Our brains are hardwired to be empathetic; that is, we have the ability to "understand" another's experiences. I've heard the term "mirror-neurons" thrown around as a way of explaining it, but let me give it a go here. When we see someone experiencing or expressing an emotion — be it happiness, sadness, fear, love, etc. — our brains often give that same emotion a "try out." If you see someone you know crying or generally upset, you will most likely "feel bad for them."
If I come up to you and give myself a nice big dry-as-hell paper cut before your eyes, you may wince as if your moistless-cracked flesh was just opened. It's our brains' way of putting us in others' shoes for a split second; to bond us. It's amplified when we're around a large group of people. On the negative side, it is part of what allows an otherwise decent person who is surrounded by — let's say — angry people at a rally to try and put their fist through an outsider's face. On the bright side of herd mentality, it also allows us to feel tremendous happiness and communal joy when in the presence of an illuminated group.
What in the hell does this have to do with music, you wonder? Well, in a word, everything. A friend of mine (whom you know) recently expressed a desire to learn how to sing. She's one of those people constantly listening to music, talking about music, and, yes, writing about music.
I'm surprised she's never tried making music. As someone who can't really sing — but has, much to an audience's dismay — I quickly encouraged her. Take vocal lessons and ear training, sure, sure, but I recommended finding a local choir that would welcome her and other shower Pavarottis. There is nothing like lending your voice to the sound of others to feel the power of music and your own voice. You'll also be humbled to be "in tune" with the group, perhaps only for a brief moment or two, but these little bags of energy we call ourselves will seem far less distinct and separate from the other bags emitting sound from their insides.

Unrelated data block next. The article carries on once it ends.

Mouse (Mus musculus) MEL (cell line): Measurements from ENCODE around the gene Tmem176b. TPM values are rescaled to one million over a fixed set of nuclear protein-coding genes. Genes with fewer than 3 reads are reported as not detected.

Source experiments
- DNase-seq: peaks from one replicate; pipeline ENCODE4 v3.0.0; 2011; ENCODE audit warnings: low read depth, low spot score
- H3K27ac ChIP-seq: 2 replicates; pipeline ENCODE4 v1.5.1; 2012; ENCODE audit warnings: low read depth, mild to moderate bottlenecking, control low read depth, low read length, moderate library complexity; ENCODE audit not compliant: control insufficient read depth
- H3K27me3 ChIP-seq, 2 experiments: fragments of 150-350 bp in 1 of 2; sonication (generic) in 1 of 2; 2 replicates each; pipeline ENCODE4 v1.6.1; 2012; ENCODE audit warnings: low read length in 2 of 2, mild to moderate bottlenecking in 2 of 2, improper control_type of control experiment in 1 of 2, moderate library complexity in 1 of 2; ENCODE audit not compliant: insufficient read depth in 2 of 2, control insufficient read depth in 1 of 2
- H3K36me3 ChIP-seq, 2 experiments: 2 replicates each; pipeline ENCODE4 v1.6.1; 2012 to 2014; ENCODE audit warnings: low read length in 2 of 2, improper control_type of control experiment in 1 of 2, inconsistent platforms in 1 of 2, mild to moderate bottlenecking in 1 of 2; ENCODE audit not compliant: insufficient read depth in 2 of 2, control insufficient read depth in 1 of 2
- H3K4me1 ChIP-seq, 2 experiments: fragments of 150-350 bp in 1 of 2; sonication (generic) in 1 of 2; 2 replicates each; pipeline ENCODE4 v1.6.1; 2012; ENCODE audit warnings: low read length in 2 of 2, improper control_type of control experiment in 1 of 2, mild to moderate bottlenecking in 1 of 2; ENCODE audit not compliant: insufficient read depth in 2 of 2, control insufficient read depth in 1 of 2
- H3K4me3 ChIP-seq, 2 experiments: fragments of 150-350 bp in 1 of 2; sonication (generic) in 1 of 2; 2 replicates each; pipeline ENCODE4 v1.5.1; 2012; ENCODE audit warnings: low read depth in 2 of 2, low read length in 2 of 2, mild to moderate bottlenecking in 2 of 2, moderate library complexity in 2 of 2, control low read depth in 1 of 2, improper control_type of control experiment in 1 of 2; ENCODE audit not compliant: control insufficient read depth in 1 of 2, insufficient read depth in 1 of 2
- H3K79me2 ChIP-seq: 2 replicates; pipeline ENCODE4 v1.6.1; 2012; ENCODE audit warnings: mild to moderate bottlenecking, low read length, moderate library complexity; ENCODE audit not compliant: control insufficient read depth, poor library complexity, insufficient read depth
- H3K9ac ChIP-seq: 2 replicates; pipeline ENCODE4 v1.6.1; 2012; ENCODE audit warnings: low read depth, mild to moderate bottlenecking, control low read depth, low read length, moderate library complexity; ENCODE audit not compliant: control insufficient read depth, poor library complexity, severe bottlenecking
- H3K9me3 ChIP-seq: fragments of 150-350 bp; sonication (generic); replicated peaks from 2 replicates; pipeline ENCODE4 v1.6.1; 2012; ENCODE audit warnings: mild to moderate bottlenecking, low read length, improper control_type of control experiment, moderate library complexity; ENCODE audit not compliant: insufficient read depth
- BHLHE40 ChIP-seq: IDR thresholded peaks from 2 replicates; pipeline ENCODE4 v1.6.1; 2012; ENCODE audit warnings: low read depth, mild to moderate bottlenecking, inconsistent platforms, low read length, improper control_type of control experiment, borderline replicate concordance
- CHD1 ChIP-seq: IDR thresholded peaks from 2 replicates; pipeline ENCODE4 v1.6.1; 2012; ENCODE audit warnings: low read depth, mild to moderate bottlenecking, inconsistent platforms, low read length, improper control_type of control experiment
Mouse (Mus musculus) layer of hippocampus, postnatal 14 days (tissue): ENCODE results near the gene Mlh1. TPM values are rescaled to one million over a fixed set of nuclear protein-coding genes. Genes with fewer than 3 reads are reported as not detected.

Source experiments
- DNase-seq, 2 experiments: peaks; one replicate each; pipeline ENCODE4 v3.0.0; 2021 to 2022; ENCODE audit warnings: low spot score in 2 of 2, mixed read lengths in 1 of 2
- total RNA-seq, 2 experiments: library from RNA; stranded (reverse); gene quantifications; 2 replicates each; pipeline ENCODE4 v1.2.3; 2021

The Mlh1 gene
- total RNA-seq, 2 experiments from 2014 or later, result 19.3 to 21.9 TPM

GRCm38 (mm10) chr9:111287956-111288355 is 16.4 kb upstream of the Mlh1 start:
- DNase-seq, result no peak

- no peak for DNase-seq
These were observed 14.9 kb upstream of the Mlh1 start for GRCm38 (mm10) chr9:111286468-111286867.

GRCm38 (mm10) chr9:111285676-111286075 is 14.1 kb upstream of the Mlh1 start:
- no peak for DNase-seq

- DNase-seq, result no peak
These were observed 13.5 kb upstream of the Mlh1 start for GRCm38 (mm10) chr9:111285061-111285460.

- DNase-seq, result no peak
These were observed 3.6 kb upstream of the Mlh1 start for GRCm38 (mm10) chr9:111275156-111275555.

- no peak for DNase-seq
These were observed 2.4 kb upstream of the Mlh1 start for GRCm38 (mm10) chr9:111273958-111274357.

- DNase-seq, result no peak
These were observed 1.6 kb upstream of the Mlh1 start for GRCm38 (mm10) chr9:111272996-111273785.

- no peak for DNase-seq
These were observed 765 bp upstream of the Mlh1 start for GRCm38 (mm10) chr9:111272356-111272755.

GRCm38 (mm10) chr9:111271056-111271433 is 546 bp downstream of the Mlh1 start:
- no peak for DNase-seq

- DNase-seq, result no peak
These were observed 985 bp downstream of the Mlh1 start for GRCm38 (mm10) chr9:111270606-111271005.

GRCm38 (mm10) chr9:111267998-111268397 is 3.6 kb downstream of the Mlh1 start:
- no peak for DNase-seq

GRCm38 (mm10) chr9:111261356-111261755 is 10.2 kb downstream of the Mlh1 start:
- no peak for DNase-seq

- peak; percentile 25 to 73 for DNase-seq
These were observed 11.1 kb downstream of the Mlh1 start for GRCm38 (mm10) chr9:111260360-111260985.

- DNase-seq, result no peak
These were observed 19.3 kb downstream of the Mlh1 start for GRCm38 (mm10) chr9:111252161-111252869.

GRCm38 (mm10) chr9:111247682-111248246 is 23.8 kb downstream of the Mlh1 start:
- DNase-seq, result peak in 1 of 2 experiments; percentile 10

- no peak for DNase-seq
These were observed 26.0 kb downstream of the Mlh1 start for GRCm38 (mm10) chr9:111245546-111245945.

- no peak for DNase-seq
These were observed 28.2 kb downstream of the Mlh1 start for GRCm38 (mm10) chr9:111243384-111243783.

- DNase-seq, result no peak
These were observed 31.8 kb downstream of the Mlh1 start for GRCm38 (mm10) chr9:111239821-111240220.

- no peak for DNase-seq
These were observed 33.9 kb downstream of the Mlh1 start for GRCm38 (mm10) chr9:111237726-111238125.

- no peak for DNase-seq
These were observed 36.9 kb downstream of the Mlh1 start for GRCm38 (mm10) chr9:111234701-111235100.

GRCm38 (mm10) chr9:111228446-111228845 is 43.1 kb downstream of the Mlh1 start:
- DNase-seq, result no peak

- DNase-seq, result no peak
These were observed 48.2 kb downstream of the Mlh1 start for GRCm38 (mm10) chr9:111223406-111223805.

It's a powerful tradition we humans have been doing for thousands of years. It's why we find ourselves in rooms around town feeling the air vibrate. As a wiser man than I once said, "If you want to be me, be me. And if you want to be you, be you" and whether you choose a whisper or a shout, "if you want to sing out, sing out."
Oaklandites The T Sisters visit Humboldt Brews at 9:30 p.m. Ranging from a cappella to Americana, the sisters have shared the stage with Todd Rundgren, ALO, Elephant Revival and The California Honeydrops, to name just a few. Don't hold it against 'em that they performed on A Prairie Home Companion, and don't miss them play for only $10.
It's Arts! Arcata, so go for the free wine while pretending to look at local art. Up at HSU's Fulkerson Recital Hall at 8 p.m., Trumpet Pancake plays some tunes by everyone's new favorite bassist, Esperanza Spalding, along with songs from fusion band Snarky Puppy. Also on the bill are the 2:00 Band, Old Hat and Hindsight Bias with some Chick Corea, Herbie Hancock and original tunes thrown in for good measure. $8, free for HSU students.
Barroom rocker Sam Kaplan-Good informs me that he is a classy gentleman, one who appreciates classical music. In doing so, he let me know that The Eureka Symphony — conducted by maestra Carol Jacobson — will present two nights of movie soundtrack greats with selections from Schindler's List, The Lion King, Seven Years in Tibet, Ocean's Eleven (2001), Twilight, 2001: A Space Odyssey, (and some Ludwig van from) A Clockwork Orange. It will be hard to disappoint with these, so get your tickets early for this 8 p.m. show. Tickets run around $19.